I will say that the in-class video of Cathy O’Neil made the readings of Kieran Healy and Safiya Noble make much more sense. It was also great to see Safiya Noble’s video and accompanying her verbal articulation with the one that I read. From what I have gathered “big data” is the reliance, creation, and control over Algorithms. Algorithms are just past data and a definition of success. The best example that I can think of on my own is an algorithm in selecting a menu for a restaurant. If you use past data- those being past recipes or order receipts and then create a definition of success such as “using items that were most successful. Then Bam! Watch the algorithm work and your menu get created. The issue with that though is that it does not take into current trends, what if avocados are out and bananas are in? Or if the unicorn trend turns into the dragon trend? It also warrants they’re may not be vegetarian/vegan, gluten-free or nut-free options and that is an issue because a restaurant without some diversity is a no-no in this day and age.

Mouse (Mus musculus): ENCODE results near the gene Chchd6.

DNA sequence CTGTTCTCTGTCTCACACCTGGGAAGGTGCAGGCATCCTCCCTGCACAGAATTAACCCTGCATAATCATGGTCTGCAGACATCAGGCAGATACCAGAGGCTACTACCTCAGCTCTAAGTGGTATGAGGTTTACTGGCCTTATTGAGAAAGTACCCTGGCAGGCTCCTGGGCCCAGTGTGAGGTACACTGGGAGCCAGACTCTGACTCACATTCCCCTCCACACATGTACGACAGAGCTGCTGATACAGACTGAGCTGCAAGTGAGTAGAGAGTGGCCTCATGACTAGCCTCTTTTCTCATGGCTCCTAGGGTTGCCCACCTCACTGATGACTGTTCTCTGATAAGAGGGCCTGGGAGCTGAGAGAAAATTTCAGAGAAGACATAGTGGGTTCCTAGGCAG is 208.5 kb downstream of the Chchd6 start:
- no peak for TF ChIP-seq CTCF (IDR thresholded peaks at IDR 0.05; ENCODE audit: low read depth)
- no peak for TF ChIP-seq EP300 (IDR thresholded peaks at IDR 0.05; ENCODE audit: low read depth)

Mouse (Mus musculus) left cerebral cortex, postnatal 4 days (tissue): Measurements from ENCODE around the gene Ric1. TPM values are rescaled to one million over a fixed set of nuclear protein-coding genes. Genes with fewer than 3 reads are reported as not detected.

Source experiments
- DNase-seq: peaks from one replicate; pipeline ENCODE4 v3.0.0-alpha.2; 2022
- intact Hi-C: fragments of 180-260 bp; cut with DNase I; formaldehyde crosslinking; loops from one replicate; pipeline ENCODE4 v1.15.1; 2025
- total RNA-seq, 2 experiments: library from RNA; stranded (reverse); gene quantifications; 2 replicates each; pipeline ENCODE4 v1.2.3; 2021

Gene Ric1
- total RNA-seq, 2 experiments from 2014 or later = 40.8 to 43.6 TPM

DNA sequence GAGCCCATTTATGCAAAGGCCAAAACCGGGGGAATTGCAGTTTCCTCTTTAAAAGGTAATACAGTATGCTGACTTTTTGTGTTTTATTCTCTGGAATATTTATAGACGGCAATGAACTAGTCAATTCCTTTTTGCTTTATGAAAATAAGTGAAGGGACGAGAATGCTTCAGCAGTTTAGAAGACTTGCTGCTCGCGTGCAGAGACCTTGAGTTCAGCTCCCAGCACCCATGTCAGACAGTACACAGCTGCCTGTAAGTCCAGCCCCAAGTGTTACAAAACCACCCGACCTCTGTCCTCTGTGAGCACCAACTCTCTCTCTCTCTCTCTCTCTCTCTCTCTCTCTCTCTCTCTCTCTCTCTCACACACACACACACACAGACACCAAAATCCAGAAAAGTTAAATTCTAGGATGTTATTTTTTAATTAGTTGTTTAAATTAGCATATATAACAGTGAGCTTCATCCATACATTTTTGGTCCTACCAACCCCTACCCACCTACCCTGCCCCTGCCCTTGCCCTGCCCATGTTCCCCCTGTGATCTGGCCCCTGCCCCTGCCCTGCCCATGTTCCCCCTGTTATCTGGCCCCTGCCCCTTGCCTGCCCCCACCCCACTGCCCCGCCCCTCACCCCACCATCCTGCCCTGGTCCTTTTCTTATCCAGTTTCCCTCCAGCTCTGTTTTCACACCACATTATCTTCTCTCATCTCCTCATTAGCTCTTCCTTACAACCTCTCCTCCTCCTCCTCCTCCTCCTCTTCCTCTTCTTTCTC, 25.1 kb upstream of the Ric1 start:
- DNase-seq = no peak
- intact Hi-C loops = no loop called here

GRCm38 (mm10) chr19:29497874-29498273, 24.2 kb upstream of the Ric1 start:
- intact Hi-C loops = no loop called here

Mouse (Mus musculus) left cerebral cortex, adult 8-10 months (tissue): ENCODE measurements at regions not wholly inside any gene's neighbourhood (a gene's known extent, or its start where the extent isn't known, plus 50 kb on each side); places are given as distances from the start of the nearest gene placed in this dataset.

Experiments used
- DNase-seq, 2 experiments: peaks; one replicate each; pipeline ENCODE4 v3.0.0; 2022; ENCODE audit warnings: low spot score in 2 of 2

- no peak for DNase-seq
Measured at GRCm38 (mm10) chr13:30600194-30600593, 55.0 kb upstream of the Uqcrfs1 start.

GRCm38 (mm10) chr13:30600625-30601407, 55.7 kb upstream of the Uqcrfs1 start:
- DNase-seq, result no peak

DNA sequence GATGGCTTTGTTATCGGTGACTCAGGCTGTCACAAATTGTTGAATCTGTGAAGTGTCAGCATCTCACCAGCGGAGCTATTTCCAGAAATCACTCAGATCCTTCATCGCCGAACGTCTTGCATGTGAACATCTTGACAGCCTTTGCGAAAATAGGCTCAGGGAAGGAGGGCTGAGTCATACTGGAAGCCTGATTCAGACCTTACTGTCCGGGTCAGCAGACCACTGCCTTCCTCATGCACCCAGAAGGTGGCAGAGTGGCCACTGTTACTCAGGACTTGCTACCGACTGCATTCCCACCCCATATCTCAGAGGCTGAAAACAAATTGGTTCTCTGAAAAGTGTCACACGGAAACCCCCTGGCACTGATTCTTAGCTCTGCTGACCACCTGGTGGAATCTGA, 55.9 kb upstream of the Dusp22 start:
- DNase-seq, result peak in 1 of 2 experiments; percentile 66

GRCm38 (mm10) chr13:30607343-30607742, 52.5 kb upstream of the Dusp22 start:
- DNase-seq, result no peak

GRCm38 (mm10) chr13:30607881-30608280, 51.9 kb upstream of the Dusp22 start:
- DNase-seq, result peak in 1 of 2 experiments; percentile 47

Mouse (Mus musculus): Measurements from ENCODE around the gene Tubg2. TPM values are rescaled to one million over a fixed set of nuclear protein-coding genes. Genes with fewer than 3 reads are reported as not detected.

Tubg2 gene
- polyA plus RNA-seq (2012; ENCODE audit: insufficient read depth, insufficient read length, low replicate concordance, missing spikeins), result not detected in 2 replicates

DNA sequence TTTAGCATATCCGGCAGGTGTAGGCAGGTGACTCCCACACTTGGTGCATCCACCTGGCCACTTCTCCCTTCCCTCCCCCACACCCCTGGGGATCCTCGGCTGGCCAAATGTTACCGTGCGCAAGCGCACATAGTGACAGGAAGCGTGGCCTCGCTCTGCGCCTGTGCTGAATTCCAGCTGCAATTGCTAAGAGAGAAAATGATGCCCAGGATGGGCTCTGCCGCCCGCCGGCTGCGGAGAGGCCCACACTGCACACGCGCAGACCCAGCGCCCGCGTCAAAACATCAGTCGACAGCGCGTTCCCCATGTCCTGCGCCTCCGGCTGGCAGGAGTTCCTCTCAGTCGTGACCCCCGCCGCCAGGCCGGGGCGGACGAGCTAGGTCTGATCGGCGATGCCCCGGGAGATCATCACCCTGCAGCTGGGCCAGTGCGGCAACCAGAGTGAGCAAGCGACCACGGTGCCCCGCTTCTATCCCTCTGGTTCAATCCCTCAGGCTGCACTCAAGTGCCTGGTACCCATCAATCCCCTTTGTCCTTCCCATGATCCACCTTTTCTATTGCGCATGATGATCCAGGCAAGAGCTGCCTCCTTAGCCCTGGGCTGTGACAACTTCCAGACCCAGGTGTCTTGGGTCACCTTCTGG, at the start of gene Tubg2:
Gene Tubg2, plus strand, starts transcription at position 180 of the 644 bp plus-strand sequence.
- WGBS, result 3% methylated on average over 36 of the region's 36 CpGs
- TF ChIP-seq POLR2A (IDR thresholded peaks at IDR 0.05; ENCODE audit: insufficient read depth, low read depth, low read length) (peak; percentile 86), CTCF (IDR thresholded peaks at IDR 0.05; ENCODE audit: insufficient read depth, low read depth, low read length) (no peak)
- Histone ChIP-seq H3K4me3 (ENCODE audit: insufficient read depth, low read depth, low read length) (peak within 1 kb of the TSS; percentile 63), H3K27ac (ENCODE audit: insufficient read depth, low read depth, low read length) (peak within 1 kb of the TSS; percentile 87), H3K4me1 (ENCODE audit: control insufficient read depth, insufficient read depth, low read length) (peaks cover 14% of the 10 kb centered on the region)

The scholar’s readings and review of their topics in class talk about this type of algorithm set up on a greater scale. Instead of a restaurant menu, it’s a police radar algorithm causing more blacks to get arrested and jailed or an algorithm further assisting in progressing a sexist work environment. There are countless issues on relying on big data and algorithms. The main reason for that is because they are all based on the past. Algorithms merge past data with future ideologies of a “success”. This does not help if the past data is racist, sexist and overall closed minded then what change does that create? It doesn’t; it just forms a more reliable means of oppression. This digital redlining is more like a bright red flag and it is definitely
the next the current civil rights issue of the 21st century! It may have been created to improve conditions but so was the cotton gin and that did not improve anything- it just made conditions worse.